Youth and Politics: Challenges in Sri Lanka by Vibusha Madanayake
Youth are a valuable resource for any country and thus often seen as a hope for the future, change and regeneration. From a global perspective, it is said that, “the young generation is traditionally seen as one of the most dynamic mediums of social change. This is because the young often play a vital and dominant role in social movements which are usually the driving force behind these changes” (Glinski, 1998) However, in Sri Lanka, mainly due to several violent youth insurrections since 1970, youth are sometimes seen as a problem that need urgent solutions and reactions, rather than as a resource in the country’s development process. The National Youth Services Council (NYSC), which is the premier implementing body relating to youth affairs in Sri Lanka, has defined youth as the young people between the ages of 15-29. Accordingly, youth comprises approximately 21 % of the entire population. In line with demographics of Sri Lanka, a majority of youth live in rural areas. Literacy rate among youth is over 90%, with little difference between the sexes or urban and rural areas. As shown by the literacy rates, mortality, morbidity data and access to services such as education and health, the youth keep in line with the country as a whole and enjoys high rates of human development (Hettige & Mayer, 2002). Yet they continue to face several challenges, mainly poverty and social unrest, unemployment and lack of opportunities, lack of representation and lack of clarity and continuity in youth policies.
In view of the Sri Lankan context of youth-engagement in politics, the situations appears to be much more problematic and complex. It is reported that over 80% of the participants in the youth rebellion in 1971 came from the age group between 15 and 29 years (Obesekera 1974). Erik Erickson argued that the transformation from childhood to adulthood entails a process of self-questioning, emotional instability and even social despair, which he called “identity crisis” (Erickson 1968) might lead to a general rebellious nature in youth. But this context cannot be applied to every situation in Sri Lanka. In consideration of the current situation, it is apparent that, society has to play an important role to facilitate this process, without commanding it, in order for youth get settled in society without any harm to the young community. If not, the situations might deteriorate and youth can easily become a tool of violent political movements of various natures that would aim at gaining political power at the expense of the society at large. Here, current local political leadership need to understand and address the natural processes of youth rebellion to avoid disastrous situations to the youth themselves.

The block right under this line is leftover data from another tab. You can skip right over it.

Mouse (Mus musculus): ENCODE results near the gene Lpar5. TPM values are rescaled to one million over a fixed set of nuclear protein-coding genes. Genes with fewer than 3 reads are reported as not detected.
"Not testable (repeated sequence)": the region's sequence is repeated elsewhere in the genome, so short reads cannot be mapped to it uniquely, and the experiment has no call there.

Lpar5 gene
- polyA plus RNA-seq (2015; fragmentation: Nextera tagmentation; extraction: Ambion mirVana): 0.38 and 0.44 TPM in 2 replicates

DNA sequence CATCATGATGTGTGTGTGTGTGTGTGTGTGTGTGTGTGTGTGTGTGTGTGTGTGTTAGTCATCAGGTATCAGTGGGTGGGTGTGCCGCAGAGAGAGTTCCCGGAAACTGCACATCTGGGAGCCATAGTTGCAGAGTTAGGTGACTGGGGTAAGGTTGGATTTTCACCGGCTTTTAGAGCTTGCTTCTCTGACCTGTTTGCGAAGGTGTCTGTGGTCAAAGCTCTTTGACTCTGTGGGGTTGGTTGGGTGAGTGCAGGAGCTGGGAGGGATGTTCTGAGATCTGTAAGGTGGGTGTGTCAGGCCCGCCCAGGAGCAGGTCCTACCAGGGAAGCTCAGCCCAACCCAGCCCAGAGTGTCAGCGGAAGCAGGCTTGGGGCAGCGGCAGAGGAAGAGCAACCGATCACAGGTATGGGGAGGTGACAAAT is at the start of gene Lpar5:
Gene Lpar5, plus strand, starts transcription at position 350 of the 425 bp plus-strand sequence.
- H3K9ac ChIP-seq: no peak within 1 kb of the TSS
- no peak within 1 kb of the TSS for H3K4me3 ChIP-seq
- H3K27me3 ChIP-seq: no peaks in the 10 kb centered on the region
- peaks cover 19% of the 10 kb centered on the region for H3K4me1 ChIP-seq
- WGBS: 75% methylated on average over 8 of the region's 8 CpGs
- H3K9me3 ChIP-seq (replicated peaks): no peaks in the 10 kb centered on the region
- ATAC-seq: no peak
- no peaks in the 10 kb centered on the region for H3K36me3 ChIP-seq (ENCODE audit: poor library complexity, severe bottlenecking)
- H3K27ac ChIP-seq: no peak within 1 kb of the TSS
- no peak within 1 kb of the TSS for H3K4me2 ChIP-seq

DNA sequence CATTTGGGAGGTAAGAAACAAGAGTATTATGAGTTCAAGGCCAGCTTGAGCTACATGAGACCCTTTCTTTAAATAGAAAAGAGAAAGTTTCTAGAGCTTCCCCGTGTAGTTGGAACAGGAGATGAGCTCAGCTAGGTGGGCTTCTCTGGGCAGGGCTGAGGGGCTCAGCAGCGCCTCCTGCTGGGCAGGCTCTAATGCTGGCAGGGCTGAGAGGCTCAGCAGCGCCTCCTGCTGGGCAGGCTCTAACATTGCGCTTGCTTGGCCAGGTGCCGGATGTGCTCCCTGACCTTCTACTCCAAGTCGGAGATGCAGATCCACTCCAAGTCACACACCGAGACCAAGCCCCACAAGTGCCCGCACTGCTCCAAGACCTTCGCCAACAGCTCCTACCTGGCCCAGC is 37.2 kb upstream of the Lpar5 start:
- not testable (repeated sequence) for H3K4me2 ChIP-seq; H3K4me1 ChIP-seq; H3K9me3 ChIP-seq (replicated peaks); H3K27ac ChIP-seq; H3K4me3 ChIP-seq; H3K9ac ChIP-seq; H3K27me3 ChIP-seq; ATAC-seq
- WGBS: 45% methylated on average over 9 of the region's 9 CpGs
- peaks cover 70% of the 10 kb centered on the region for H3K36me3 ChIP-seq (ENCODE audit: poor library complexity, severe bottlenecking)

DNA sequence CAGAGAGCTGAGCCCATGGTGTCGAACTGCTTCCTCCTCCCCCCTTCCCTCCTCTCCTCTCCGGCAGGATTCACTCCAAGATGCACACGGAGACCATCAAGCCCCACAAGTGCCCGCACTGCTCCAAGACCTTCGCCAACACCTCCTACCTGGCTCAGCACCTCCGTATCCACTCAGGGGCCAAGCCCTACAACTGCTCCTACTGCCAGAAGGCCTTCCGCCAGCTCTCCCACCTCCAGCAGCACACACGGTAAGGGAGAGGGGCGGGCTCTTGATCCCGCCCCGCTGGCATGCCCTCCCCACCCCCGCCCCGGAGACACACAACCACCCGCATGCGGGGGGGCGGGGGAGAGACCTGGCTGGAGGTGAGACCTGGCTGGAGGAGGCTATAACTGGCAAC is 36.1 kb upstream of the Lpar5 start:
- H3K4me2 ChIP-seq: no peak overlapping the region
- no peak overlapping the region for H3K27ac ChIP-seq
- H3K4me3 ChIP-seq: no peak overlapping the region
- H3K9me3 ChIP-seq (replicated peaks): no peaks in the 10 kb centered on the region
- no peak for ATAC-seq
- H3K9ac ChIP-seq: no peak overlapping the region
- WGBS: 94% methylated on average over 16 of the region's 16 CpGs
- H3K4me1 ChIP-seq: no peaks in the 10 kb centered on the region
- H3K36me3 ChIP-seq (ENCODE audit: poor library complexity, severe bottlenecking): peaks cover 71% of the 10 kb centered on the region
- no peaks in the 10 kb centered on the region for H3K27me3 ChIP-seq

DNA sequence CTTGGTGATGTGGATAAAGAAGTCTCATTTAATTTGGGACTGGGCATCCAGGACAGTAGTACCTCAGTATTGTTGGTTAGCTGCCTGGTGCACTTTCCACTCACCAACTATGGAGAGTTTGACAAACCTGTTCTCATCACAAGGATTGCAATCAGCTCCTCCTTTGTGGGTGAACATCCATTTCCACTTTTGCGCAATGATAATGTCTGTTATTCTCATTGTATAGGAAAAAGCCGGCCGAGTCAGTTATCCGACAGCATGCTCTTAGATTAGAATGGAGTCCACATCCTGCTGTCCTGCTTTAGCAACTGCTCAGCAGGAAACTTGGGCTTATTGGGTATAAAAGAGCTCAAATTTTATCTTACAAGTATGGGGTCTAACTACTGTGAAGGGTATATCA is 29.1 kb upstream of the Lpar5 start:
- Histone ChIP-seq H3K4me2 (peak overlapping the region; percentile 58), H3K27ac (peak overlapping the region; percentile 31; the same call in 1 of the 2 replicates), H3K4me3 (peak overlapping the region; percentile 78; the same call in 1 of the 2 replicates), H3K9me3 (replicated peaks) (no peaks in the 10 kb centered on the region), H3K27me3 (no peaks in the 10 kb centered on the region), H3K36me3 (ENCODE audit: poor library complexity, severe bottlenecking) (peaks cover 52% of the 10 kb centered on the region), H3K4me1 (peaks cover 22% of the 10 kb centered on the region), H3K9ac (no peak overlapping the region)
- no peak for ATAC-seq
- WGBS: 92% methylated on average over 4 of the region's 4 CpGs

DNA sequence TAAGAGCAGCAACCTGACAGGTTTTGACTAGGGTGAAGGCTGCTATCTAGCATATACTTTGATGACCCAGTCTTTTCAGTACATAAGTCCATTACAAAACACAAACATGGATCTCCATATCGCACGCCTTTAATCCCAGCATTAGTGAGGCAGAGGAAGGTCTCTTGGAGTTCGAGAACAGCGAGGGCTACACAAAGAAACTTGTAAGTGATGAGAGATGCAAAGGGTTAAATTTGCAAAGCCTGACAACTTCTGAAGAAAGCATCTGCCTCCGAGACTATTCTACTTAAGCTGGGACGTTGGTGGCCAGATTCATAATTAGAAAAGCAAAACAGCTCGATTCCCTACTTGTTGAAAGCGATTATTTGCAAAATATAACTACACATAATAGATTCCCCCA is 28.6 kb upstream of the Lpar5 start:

As a youth activist, I have identified the following challenges as the most pressing, in terms of Sri Lankan Youth.
- Lack of inclusion. (This is with regard to youth in different political, economic and social spheres, young women, persons with disabilities, people with different sexual orientations and other such communities are constantly excluded and ignored).
- Lack of understanding and awareness amongst youth about the value of democracy.
- Lack of youth participation in electoral processes.
In this situation, there is a clear necessity for youth to motivate themselves. Not to rebel, but to engage actively to empower youth and preserve the ideals of democracy, youth rights and good governance. Young leaders as the future generation should be able to ensure and sustain democracy in the country in order to maintain a democratic and progressive global order. Such leaders being united enable them to share good practices, exchange lessons learnt, and promote the cause of democracy much affectively, by the smart usage of technology and social media, like Facebook, Twitter and Instagram etc. On the other hand, it is important for political leaders in Sri Lanka to introduce scientific education to the local education system and empower youth with rich attitudes, skills and knowledge. Further, it is also important to let youth to participate in decision making process and active political participation. The mind-set of the Sri Lankan society is still traditional and based on race, religion and language. In this light, a long time may pass before the country heals and integrate with modern globalized ideals. Therefore, I believe the next best alternative is to establish the ideals by introducing a scientific education system.
Finally, it is the responsibility of the local political mechanism to understand these key issues and address them. In order to do so, the local government mechanism needs to take youth seriously, attempt to narrow the gap between different youth constituencies, build capacities of youth and ensure equal opportunities and subsequently combat the discrimination and injustice (Hettige & Mayer, 2002). This can be done through socio-economic changes and also through public policy and political changes. In the event this occurs, youth can have future expectations for a new political culture in the country from political leaders with a better system of governance, devoid of corruption, malpractice, abuse of power and nepotism.
The Author, Vibusha Madanayake is a Research Assistant at the Institute of National Security Studies Sri Lanka (INSSSL). This article does not reflect the stance of INSSSL or the Government of Sri Lanka.